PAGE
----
11. A method of claim 1, wherein the user device is a mobile device, and the media received from one of the mobile devices includes event vectors from another one or more of the mobile devices.
12. A method of claim 1, wherein the media, the event vectors, or a combination thereof are received from a master mobile device among the mobile devices that collect the media, the event vectors, or a combination thereof from other ones of the mobile devices.
13. A method of claim 1, wherein the event vectors are received from the mobile devices separately from the media.
14. An apparatus comprising:
at least one processor; and
at least one memory including computer program code,
the at least one memory and the computer program code configured to, with the at least one processor, cause the apparatus to perform at least the following,
receive media from a plurality of mobile devices;
determine a plurality of event vectors for the respective mobile devices, wherein each of the event vectors includes geo-location information, altimeter data, and timing information of the corresponding mobile device;
determine existence of an event based on the received media and the event vectors;
determine a focal point associated with the event based on the event vectors;
determine an area of extent associated with the event based on the focal point and the event vectors;
determine a type of the event based on the focal point and the event vectors;
determine an altitude of at least one of the mobile devices based on the event vectors;
determine a vantage point of the at least one mobile device as higher, same, or lower in relation to the focal point based upon the altitude; and
cause, at least in part, representation of the focal point and the vantage point in a three-dimensional space,
wherein the apparatus is embedded in a user device.
15. An apparatus of claim 14, wherein the apparatus is further caused, at least in part, to:
determine a region associated with the event; and
cause, at least in part, retrieval of historical event data associated with the region, wherein the determination of the existence of the event is further based on the historical event data.
16. An apparatus of claim 15, wherein the apparatus is further caused, at least in part, to:
determine a historical event determination threshold associated with the historical event data;
determine a current event score based on the received media and the event vectors; and
compare the current event score with the historical event determination threshold, wherein the determination of the existence of the event is further based on the comparison.
17. A non-transitory computer-readable storage medium carrying one or more sequences of one or more instructions which, when executed by one or more processors, cause an apparatus to at least perform the following steps:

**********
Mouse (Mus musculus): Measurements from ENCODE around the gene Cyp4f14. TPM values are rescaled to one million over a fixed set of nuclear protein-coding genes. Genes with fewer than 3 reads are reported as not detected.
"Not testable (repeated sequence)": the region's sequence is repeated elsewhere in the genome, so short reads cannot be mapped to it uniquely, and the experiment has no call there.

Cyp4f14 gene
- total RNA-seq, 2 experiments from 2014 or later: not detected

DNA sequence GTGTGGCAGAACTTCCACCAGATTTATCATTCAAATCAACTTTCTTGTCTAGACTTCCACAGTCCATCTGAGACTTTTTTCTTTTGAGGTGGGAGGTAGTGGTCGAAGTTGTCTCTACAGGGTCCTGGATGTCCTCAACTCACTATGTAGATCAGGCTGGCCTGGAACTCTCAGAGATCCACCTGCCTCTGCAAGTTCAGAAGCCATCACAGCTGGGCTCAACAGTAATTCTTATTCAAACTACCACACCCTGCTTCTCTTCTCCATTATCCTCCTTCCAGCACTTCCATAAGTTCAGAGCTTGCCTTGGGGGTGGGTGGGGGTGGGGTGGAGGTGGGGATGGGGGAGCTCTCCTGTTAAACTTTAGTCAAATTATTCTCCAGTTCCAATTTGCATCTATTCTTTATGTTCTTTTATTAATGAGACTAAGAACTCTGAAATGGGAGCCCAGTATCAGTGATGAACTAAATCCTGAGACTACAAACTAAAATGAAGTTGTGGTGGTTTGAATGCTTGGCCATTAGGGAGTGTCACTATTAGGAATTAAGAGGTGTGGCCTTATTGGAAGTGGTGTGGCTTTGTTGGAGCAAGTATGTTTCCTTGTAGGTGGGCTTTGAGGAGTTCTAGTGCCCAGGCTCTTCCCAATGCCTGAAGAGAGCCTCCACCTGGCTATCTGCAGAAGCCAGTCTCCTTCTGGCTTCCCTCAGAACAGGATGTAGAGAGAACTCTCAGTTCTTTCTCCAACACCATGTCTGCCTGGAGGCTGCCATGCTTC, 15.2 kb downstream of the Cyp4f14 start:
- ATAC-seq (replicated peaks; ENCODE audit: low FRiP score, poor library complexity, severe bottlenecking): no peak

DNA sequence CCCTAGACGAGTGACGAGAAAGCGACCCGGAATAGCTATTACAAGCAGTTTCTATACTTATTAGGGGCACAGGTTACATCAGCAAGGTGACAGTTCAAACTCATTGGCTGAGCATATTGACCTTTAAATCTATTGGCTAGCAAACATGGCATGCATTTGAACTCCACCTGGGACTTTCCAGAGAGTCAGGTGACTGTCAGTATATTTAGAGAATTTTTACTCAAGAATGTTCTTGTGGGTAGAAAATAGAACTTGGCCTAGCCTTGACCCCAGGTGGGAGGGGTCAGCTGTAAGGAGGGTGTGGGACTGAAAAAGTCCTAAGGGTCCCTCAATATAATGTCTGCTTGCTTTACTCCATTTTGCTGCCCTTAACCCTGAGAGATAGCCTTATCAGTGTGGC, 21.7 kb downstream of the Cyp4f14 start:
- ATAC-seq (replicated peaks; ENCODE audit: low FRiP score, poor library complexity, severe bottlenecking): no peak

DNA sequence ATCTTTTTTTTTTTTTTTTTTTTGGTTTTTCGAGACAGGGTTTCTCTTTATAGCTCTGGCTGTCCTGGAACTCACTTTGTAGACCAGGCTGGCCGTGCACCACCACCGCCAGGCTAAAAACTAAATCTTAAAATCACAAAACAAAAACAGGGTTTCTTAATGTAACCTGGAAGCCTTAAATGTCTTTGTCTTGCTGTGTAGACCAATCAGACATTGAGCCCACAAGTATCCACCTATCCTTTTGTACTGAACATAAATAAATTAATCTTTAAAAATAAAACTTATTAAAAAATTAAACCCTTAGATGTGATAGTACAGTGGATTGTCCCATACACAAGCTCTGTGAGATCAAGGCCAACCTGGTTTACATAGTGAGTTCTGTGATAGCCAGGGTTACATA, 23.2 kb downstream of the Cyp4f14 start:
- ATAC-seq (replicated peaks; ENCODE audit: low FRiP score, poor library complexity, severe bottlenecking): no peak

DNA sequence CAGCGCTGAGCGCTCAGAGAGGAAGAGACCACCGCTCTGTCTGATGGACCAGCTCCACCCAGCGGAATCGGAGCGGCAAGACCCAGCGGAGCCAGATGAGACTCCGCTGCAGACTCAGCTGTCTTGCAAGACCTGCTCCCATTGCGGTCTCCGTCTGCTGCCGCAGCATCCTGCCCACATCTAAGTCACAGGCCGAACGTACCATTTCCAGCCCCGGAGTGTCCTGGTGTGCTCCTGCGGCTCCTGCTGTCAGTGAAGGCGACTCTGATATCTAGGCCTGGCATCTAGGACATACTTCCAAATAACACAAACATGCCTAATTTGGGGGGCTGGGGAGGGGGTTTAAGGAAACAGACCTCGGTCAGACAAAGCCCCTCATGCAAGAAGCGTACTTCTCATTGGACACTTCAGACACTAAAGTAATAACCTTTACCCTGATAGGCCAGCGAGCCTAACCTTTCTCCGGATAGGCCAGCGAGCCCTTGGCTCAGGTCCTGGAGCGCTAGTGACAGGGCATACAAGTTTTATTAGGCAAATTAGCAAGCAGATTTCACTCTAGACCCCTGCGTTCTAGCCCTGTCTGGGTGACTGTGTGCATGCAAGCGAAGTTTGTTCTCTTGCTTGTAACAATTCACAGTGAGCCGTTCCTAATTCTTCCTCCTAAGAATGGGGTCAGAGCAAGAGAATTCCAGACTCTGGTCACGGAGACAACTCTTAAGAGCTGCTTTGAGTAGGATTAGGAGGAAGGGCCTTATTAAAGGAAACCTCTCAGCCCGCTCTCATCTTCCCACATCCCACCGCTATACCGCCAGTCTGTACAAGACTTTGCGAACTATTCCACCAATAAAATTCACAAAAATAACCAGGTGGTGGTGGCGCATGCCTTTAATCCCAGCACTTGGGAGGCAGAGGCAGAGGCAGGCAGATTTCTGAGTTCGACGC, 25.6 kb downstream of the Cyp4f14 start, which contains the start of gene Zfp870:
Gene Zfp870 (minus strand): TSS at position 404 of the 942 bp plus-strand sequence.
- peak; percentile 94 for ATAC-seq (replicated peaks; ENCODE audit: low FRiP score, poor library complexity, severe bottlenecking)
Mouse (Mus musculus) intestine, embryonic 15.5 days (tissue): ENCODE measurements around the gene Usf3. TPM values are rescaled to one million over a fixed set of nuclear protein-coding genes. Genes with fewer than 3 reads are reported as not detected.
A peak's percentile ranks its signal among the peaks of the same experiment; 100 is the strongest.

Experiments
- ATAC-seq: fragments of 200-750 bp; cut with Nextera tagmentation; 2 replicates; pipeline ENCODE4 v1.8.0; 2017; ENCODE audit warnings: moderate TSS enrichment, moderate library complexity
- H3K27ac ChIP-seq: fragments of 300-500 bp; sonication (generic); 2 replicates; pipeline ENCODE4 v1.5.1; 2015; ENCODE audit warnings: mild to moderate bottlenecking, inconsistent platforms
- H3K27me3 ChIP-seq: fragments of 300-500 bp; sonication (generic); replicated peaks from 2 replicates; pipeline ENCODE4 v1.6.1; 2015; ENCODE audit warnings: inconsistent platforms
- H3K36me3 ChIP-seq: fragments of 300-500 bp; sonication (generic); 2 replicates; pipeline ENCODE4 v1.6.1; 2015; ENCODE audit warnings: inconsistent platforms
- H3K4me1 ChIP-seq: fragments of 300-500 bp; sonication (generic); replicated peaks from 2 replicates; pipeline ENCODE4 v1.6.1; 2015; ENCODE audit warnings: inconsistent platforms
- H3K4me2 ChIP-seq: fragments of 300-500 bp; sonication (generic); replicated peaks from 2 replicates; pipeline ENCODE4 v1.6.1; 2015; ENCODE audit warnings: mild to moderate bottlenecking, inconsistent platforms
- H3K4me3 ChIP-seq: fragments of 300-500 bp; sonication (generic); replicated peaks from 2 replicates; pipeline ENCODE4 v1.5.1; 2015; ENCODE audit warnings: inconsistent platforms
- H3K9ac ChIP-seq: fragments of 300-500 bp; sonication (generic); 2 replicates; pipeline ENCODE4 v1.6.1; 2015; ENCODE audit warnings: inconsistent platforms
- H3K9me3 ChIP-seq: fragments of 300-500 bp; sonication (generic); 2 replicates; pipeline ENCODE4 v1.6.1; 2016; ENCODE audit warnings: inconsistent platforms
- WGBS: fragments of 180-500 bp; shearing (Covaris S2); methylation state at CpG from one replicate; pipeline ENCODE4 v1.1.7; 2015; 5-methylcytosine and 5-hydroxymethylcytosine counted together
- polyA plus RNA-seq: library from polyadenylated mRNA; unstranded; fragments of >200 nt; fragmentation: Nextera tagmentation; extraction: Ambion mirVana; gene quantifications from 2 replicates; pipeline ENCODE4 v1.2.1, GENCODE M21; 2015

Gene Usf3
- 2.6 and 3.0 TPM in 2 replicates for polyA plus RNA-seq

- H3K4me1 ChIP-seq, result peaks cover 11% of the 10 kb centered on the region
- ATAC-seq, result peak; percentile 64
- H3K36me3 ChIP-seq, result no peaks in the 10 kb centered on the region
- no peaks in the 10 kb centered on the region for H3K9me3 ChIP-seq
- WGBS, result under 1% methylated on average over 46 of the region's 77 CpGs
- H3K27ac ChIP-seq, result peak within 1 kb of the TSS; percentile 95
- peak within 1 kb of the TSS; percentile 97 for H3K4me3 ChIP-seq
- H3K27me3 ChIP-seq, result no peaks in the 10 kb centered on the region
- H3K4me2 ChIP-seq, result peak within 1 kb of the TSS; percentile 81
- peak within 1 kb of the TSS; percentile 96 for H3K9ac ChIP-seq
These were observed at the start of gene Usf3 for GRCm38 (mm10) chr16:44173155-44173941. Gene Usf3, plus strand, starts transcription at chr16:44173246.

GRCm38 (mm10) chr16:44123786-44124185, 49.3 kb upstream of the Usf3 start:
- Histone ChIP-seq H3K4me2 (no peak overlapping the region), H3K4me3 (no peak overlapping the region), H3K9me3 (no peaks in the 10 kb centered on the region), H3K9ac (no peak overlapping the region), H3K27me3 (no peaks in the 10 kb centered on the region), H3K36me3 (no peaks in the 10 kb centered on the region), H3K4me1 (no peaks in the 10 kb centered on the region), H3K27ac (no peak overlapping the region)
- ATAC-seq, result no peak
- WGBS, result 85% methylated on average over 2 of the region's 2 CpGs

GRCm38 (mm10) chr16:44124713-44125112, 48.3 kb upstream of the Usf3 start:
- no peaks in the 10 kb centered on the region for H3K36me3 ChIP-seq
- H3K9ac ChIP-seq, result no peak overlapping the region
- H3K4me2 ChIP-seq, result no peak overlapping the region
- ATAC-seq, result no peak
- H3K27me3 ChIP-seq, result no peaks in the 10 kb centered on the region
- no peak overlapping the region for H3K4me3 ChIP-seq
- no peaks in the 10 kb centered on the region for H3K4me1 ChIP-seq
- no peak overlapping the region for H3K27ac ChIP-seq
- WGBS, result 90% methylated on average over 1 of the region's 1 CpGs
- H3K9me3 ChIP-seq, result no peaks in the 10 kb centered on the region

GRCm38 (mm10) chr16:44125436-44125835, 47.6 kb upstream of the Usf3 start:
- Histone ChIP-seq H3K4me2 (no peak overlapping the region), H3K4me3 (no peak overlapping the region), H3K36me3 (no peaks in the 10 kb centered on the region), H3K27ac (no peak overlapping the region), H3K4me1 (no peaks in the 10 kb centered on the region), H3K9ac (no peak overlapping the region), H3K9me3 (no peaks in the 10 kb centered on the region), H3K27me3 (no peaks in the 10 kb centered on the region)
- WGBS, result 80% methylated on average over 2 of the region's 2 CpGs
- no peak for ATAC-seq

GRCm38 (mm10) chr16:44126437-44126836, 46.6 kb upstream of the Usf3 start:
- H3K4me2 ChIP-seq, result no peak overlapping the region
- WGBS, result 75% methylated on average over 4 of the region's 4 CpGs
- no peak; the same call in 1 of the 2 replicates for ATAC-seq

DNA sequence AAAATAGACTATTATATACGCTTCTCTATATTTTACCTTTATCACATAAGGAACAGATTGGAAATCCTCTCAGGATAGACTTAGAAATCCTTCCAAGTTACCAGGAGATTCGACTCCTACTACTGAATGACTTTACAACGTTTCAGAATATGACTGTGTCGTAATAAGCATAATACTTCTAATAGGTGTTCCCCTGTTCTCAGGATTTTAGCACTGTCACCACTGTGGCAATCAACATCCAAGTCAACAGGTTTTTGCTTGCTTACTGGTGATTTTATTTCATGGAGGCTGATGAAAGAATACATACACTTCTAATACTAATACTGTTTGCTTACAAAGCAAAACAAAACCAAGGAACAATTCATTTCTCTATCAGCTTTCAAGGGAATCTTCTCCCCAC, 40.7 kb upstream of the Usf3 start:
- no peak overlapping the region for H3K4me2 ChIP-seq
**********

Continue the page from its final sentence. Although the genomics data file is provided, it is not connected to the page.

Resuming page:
receiving media from a plurality of mobile devices;
determining a plurality of event vectors for the respective mobile devices, wherein each of the event vectors includes geo-location information, altimeter data, and timing information of the corresponding mobile device;
determining existence of an event based on the received media and the event vectors;
determining a focal point associated with the event based on the event vectors;
determining an area of extent associated with the event based on the focal point and the event vectors;
determining a type of the event based on the focal point and the event vectors;
determining an altitude of at least one of the mobile devices based on the event vectors;
determining a vantage point of the at least one mobile device as higher, same, or lower in relation to the focal point based upon the altitude; and
causing, at least in part, representation of the focal point and the vantage point in a three-dimensional space,
wherein the apparatus is embedded in a user device.
18. A non-transitory computer-readable storage medium of claim 17, further comprising:
determining a region associated with the event; and
causing, at least in part, retrieval of historical event data associated with the region, wherein the determination of the existence of the event is further based on the historical event data.
19. A non-transitory computer-readable storage medium of claim 18, wherein the apparatus is caused, at least in part, to further perform:
determining a historical event determination threshold associated with the historical event data;
determining a current event score based on the received media and the event vectors; and
comparing the current event score with the historical event determination threshold, wherein the determination of the existence of the event is further based on the comparison.